The Georgia cracker. (Gainesville, GA.) 18??-1902, January 22, 1898, Image 1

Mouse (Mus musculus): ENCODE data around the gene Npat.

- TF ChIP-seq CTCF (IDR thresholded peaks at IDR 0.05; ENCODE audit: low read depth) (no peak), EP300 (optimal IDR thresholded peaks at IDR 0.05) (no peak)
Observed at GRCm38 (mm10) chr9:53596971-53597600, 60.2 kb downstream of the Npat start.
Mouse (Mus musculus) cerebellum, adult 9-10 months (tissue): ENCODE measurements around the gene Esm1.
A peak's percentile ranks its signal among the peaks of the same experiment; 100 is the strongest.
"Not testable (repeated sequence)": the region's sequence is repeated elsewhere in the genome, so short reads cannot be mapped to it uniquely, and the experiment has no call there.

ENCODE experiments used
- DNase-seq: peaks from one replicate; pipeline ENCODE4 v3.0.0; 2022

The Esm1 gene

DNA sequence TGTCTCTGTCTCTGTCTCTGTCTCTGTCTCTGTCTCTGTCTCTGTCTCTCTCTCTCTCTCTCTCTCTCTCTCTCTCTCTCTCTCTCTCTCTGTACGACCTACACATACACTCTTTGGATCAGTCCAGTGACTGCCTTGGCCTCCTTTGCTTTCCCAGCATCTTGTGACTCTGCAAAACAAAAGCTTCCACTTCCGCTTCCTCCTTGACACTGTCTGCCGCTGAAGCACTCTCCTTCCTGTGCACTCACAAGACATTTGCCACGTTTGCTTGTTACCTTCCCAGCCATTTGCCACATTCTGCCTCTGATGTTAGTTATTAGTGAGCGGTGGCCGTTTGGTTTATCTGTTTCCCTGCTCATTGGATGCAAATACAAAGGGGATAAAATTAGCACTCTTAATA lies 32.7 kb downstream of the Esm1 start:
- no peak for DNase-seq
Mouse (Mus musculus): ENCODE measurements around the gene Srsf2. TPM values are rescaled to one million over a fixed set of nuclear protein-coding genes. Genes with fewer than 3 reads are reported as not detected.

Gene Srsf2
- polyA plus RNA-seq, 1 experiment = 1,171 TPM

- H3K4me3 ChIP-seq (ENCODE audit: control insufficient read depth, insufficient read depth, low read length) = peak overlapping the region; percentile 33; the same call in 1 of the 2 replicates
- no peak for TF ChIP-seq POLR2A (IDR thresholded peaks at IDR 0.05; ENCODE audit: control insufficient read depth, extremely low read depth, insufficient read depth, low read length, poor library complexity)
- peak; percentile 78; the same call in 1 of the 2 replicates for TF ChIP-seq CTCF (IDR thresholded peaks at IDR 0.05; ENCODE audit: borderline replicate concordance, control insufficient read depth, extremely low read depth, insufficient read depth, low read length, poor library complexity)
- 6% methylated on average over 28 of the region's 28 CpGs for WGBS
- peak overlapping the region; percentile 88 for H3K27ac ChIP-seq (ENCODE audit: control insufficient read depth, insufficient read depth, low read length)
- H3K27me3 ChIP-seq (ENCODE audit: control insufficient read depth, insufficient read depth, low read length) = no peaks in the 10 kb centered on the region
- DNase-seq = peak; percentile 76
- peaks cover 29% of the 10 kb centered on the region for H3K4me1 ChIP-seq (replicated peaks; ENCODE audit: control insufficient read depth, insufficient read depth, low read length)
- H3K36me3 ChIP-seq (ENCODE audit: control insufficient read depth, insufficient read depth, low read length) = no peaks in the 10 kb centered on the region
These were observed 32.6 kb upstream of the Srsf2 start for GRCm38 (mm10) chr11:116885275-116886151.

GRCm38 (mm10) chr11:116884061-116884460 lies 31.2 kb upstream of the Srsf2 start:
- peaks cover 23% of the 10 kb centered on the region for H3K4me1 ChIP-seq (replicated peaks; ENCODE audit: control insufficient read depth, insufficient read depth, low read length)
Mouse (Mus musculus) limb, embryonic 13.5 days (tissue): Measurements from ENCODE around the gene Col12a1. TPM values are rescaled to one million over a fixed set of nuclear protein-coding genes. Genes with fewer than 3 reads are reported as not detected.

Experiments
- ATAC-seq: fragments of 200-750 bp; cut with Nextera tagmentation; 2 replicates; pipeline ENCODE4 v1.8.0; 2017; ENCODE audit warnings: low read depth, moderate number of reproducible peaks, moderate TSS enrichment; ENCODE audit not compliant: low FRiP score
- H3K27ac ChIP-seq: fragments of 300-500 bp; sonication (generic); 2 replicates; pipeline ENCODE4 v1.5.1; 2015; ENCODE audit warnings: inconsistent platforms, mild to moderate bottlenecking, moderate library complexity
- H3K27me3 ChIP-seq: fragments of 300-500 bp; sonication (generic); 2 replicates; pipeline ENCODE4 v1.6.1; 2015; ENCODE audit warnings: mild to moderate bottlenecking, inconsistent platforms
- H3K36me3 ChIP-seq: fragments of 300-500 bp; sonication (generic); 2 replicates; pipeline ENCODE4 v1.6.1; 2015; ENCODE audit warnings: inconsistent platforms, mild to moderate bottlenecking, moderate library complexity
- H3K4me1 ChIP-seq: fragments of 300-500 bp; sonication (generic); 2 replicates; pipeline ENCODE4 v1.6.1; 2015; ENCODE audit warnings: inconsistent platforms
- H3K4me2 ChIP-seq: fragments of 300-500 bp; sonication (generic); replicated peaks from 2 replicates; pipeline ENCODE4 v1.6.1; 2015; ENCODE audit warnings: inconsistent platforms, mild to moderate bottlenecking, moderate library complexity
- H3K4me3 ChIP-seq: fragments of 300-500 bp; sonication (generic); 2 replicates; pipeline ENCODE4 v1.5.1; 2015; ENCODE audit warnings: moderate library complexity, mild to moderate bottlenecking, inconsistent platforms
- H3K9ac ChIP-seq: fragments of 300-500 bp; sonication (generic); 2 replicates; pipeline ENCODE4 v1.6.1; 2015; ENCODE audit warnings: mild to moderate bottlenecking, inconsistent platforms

VOLUME IX GAINESVILLE, GA., SATURDAY, JANUARY as, 1898 NUMBER 39 Company's Great Unloading Sale Begins To-day 1 VVe have just finished counting stock, and find our retail department badly overloaded. We must and will Reduce it During next Thirty Days. [This sale should command the attention of every purchaser in North Georgia who wants to begin the new year on an economical basis. It is money saving—therefore a money 9 S 1 * making opportunity for whoever will improve it. The values shown here will be worth coming many miles to see, and in genuine values this sale will easily distance the most ambitious attempts of a similiar nature. Here are the Cold Facts I We Offer For Cash : Loo© yards nice Dress Checks, in all colors, 3£c a yard. (1,810 yards Ginghams, good quality, 4c a yard. * [2,000 yards Ginghams, best Amoskeag, 4fc a yard. I780 yards Ginghams, Johnson’s Book-fold, finest made, 6^c. 2,780 yards Calico remnants and short lengths 3Jc a yard. ij f jyo yards Dress Prints, fine styles, 6c grade, 44c a yard. goo yards Oil Calico 4c a yard. 1,140 yards Canton Flannel, 7c quality, 3£c a yard. 2,000 yards 4-4 Sheeting, Sea Island, 6c quality, 4c a yard. Every article in this department will be sacrificed in this I known in North Georgia. 1,260 yards 10-4 Sheeting, fine quality for 15c, 10c a yard. 1,140 yards Bed Ticking, A C A quality, 10c a yard. 2,100 yards Cambric Dress Linings, best quality, 3c a yard, 800 yards 54-inch English Repellent, 75c quality, 38c a yard. 740 yards double width plain Dress Flannel, all colors, 15c a yard. 960 yards double width Fancy Dress Flannel, full ass’t patterns, 35c quality, 19c yd. 150 pfcirs 10-4 Blankets, white and colored, worth $1.25 a pair, 69c a pair. 820 yards heavy Twilled Flannel 12^c a yard. same manner without reserve. Come, without delay, and reap a harvest from the greatest sale ever j. Hynds Company’s Groat Retail Stores, Gainesville, Ga. HON. HOWARD THOMPSON. Next Congressman from the Ninth District of Georgia. COURT IN SESSION. Mr. R. F. Quillian Is Foreman of Grand Jury. Hail Superior Court has been in ses sion since Morning mGrning, Judge J. J. Kitnsey presiding. The Judge’s charge to the grand jury was forcible and able, the law and their duty being clearly pointed out. The grand jury was organized by the election of Mr. R. F. Quillian fore man, and Mr. Virgil Beard, secretary. The grand jury is composed of splendid men, and their work is being vigorously prosecuted. A number of civil cases have been taken up and disposed of, and the bus iness of court is being transacted with as great haste as justice will permit. The criminal docket will be taken up j Monday, the first case to be tried being that of W. P. Cape, charged with [ murder. Visiting Attorneys. Among the visiting attorneys at court this week are Messrs. W. I. Pike, of Jefferson; Arnold, of Atlanta; C. R. Faulkner, of Bellton; Geo. K. Looper, of Atlanta; Parks Bell, of Cumming; J. J. Bowden and George P. Erwin, of Clarkesville; M. G. Boyd and Oscar Lilly of Dahlonega. PERSONAL AND SOCIAL. The marriage of Miss Mattel Campbell and Mr. Martin Edward Goode was sol emnized at high noon Tuesday at the home of the bride’s parents, Mr. and Mrs. T. S. Campbell. Just as the clock rung twelve the bridal party entered, and in an impressive manner, using the Methodist ceremony, beautiful in its simplicity, Rev. Walter B. Dillard made them forever one. Mrs. Jarrett played Mendelssohn’s wedding march, and during the ceremony and prayer, a low soft harmony fell from her fingers. After the congratulations were hap pily oyer, an elaborate luncheon was served. The table was exquisitely dec orated with white carnations, white ribbon and clinging smilax. The col ors throughout the house were white and green. The bride, who is one of Gainesville’s most beautiful young women of the brunette type, wore a stylish tailor suit of army blue, handsomely braided and having a vest effect in white. She carried a large boquet of white carna tions and maiden hair fern. The num ber of presents sent by the many weU wishers of this popular couple was un usually large. After a tour of several weeks Mr. and Mrs. Goode will be at home during the winter months at the residence of Mr. J. C. Hill. * * * Friday evening of last week the “Queen City’s” younger set gathered at the hospitable home of Mr. John A. Smith to enjoy an evening with his popular little son, Edwin, at an “Ob servation Party.” Mrs. Smith, ever a charming hostess, received the guests with such cordiality that each one felt at home immediately. Much merri ment was afforded by a large tray con taining seventy-five articles which was left in the room fifteen minutes. After it was taken out the one who remem bered the greatest number of articles won the prize. The lady’s prize, a pho tograph frame, was given to Miss Har riet Mitchell. For the gentlemen’s prize, a pearl handled knife, James Ru dolph and William Pitchford tied. Drawing straws Mr. Pitchford was the lucky one. Dainty refreshments, so dear to the hearts of the little folks, made the hours fly quickly. Each little guest departed with many thanks to their kind host and hostess for a most delightful evening. Mrs. Smith was assisted by her two charming daughters, Misses Lilly and Lottie. Those present were: Misses Mary Louise Smith, Frances Dunlap, Mary Pillow, Louise Murphy, Harriet Mitch ell, Carolyne Elizabeth Chambers, Ma bel Thompson, Etta May Hynds, Clara Hill, Sadie McConnell, Annie Hill, Ethel Mathews and Carolyne Gaston. Messrs. James A. Rudolph, Joseph Carey Mur phy, Joseph Landers, Howard Hynds, George Hynds, Arthur Mitchell, Wil liam Pitchford, Rafe Banks, Howard Smith, John C. Smith, Raford Walker, Gustin Woodliff and Edwin Smith. * ■* * Tuesday evening a merry crowd of “T. T.” boys and girls enjoyed Mr. and Mrs. J. A. Wynne’s hospitality at .an infor mal gathering. Mr. Wynne is the mer riest of mortals, and he isyoune among the young. Mrs. Wynne’s sweet quiet dignity makes her incomparable as a hostess and a home-maker. These little entertainments giyen by the young men of the “T. T.” set, where stiffness and ceremony are not known, have be come famous for fun and mirth. Special Notice ! Have you taken a bad Gough, Cold or LaGrippe? Do you suffer from Habitual Constipation? Have you Disordered Liver or Heart Trouble? Have you a languid, lazy feeling, with Headache? Do you have Fever of any kind? L* lw. Mrs. Joe Bell leaves today month’s stay in Talbotton. for a Miss Rilla Dozier, whose home-com ing is always a pleasure to her many friends, has returned to Carrollton. A Lively Campaign* ' Hon. Howard Thompson, of Gaines ville, has formally announced his can didacy for Congress in the ninth dis trict, and has invited Col. Carter Tate, the present incumbent, to a joint dis cussion of the issues between them. Col. Tate will meet Mr. Thompson on the stump, and it goes without saying that the ninth will witness the liveliest campaign she has bad m years. The ninth district is noted for her former political contests, but it is pre dicted that the race between Thompson and Tate will be a record breaker and a history maker. Howard Thompson isa great political fighter, and winner too, it may be said, and if he don’t come in ahead he will know the reason. Go in for all you are worth, Thomp son, and Win if you can, for the people Lamar’s Lemon Laxative Is the best suited to your case of any remedy you can find. While the preparation has been on the market a very short time, hundreds testify to the relief obtained by taking it. If you have not tried it, $all at any drug store, or let us know your address and we will cheer fully send you ONE sample bottle FREE. No family, especially with children, should be without this valuable remedy. H. J. Lamar & Sons, Macon, Georgia, think there should be a division, but remember such things only come by “prayer and fasting.” Col. Tate has represented the ninth district in Congress for several terms, and he can afford to divide with his opponent who is. as clever as any one.— Forsyth Chronicle. “Cross Roads School.” “The Cross Roads School” will be rendered by some of the best local tal ent in the city at an early date, prob ably next week. It will be given at the auditorium, and promises to be highly entertaining. No doubt a good crowd will attend the entertainment when it is given. Try my hot chocolate. It is nice Will Summer, jr. Resolutions. Death has robbed us of one of our members, Jesse Nunn, whose happy disposition and cheerful manner made him a favorite among his mates. He was honest, unselfish and true to his friends, and won the goodwiU and esteem of his teachers by his ready, cheerful performance of the duties as signed him. Therefore, be it resolved: 1st. That by his death we sustain a loss felt by the entire school. 2nd. That we extend to the bereaved family our heartfelt sympathy. 3rd. That a eoppy of these resolutions be sent to our city papers for publica tion. Respectfully submitted. Kate Doziek. Mattie M. Boyd. Committee..